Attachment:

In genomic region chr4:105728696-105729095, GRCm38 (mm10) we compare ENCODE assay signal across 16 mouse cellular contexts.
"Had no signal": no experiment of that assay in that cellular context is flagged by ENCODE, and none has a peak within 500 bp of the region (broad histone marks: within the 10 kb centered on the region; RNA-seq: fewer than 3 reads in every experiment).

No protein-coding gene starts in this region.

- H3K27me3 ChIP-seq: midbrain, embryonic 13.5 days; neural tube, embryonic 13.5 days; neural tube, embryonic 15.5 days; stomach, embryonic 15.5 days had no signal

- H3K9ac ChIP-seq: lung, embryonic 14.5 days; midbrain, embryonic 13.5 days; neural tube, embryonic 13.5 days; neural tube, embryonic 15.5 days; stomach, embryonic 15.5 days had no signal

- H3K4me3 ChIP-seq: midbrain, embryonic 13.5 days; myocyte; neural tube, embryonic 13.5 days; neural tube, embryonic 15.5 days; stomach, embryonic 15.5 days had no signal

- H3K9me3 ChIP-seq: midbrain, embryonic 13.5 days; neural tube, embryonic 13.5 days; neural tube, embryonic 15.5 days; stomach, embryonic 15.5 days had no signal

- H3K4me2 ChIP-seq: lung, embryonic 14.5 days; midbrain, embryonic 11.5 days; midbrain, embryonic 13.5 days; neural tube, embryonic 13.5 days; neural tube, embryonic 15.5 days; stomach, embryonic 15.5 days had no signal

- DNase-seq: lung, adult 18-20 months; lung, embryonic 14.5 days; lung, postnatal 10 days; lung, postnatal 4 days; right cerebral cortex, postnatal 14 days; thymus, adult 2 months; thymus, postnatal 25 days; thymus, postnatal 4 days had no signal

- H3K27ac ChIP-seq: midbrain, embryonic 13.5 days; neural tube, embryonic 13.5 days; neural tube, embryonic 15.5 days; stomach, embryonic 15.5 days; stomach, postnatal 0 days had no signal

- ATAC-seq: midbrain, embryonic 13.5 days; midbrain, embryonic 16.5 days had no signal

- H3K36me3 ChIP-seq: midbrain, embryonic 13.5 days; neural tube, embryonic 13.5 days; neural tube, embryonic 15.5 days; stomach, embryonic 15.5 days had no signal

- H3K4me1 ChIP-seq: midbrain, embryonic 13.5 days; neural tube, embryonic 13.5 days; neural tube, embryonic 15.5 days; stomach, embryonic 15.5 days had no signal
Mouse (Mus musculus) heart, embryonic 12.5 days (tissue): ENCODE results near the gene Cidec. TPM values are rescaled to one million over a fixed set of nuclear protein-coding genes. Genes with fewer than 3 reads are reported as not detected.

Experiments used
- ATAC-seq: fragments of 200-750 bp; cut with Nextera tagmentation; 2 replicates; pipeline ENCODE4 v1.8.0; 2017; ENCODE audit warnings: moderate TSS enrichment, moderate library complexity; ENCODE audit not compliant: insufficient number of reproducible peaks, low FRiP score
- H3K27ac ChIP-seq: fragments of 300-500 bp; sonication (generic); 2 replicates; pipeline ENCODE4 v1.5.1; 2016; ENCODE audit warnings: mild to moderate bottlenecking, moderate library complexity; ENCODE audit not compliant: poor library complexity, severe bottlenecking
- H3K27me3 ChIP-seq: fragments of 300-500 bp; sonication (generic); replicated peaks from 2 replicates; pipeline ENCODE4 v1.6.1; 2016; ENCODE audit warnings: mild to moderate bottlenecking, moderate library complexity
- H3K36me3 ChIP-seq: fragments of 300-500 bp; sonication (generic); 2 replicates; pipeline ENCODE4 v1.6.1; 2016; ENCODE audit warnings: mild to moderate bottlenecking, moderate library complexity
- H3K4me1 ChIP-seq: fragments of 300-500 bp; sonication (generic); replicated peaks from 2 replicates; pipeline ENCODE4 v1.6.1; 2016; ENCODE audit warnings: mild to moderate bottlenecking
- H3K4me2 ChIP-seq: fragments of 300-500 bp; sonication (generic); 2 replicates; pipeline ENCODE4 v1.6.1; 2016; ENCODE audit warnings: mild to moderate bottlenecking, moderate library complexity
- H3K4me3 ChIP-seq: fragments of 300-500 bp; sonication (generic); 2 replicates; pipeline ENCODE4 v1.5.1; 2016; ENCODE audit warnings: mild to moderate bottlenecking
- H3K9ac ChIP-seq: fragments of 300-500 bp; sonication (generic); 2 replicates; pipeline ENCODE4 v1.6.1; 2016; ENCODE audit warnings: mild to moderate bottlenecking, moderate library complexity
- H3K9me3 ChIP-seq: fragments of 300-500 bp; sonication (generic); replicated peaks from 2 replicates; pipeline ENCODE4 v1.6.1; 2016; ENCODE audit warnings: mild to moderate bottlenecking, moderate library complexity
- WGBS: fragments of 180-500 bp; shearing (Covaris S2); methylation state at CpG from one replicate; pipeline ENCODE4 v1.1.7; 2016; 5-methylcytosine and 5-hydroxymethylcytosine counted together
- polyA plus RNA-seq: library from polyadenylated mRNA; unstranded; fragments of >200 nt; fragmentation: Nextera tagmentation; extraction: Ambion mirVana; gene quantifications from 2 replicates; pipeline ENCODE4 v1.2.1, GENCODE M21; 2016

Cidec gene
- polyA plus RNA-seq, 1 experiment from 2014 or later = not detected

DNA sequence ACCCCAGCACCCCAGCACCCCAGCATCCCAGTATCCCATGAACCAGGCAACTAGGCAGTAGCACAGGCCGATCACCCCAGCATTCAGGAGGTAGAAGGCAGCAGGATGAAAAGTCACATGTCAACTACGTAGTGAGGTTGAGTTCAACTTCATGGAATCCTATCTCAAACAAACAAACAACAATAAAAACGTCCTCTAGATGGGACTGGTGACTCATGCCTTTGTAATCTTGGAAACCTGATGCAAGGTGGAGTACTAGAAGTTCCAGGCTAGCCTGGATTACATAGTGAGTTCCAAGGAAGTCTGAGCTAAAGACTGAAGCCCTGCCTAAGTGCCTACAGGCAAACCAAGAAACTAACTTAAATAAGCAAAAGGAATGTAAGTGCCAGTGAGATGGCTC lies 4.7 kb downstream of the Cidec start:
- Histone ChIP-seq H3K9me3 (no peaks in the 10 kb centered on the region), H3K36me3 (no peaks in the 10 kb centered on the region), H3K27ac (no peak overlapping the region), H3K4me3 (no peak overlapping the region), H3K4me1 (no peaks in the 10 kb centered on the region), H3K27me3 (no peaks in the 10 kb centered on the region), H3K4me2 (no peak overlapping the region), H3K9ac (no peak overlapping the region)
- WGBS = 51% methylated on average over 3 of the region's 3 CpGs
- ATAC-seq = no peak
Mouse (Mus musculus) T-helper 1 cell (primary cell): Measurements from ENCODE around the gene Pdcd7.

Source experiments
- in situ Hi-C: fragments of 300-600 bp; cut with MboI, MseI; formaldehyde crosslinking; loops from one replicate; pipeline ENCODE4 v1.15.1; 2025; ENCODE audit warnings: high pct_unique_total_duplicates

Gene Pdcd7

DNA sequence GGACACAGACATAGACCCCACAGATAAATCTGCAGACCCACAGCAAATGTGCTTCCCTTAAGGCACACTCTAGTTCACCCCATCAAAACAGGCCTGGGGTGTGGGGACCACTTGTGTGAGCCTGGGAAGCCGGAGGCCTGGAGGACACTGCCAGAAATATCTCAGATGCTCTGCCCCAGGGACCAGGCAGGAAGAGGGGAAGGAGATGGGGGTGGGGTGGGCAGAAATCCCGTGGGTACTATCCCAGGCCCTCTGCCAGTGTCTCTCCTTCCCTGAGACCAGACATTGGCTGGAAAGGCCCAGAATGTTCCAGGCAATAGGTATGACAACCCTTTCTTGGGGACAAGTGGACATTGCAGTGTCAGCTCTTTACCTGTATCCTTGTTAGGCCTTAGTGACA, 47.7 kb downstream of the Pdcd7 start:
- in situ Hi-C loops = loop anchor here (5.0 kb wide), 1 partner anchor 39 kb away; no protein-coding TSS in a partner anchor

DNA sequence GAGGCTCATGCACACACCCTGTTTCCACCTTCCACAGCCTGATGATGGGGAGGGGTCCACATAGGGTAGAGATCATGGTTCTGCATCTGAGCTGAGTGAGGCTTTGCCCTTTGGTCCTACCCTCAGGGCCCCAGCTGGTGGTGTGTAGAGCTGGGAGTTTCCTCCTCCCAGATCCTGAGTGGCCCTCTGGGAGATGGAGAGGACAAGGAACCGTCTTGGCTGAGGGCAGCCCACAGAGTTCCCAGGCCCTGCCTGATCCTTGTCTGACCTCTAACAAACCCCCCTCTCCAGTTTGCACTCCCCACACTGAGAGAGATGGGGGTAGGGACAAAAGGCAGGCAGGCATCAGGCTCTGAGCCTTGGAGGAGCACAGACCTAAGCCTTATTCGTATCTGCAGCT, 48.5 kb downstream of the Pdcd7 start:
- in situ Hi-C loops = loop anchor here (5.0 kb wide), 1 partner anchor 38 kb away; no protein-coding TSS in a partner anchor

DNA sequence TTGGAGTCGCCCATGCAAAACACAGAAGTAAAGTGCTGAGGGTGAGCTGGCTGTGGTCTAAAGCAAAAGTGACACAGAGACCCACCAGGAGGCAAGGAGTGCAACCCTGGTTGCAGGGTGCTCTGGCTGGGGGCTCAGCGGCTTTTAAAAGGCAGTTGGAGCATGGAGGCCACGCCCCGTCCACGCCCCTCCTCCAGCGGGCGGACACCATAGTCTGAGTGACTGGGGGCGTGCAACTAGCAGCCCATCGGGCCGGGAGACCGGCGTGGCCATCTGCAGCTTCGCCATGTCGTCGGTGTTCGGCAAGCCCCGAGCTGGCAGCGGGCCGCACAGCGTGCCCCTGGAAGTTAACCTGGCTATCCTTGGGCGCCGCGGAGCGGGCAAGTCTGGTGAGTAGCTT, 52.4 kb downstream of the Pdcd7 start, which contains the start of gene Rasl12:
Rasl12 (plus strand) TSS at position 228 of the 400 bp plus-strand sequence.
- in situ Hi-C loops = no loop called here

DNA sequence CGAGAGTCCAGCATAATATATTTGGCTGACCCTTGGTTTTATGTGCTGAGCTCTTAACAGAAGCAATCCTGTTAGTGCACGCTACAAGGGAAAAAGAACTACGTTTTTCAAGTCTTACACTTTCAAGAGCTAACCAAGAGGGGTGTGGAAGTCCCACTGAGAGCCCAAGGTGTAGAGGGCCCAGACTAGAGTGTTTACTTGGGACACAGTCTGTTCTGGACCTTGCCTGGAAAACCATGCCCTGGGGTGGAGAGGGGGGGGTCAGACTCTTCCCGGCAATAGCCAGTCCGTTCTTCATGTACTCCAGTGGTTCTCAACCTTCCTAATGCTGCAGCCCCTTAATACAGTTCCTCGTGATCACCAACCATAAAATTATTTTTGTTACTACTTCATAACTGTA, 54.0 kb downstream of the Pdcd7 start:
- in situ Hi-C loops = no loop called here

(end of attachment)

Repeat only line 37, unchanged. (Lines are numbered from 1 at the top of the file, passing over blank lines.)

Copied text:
DNA sequence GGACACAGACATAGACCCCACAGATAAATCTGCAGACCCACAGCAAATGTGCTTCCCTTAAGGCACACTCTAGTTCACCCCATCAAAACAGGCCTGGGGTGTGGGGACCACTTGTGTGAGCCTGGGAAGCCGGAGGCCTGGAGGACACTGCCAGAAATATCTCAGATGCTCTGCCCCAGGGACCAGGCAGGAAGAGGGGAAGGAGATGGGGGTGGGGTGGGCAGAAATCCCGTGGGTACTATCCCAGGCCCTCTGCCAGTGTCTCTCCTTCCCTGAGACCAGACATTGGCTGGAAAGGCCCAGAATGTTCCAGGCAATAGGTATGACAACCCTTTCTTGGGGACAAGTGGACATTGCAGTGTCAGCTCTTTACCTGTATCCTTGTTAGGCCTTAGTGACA, 47.7 kb downstream of the Pdcd7 start: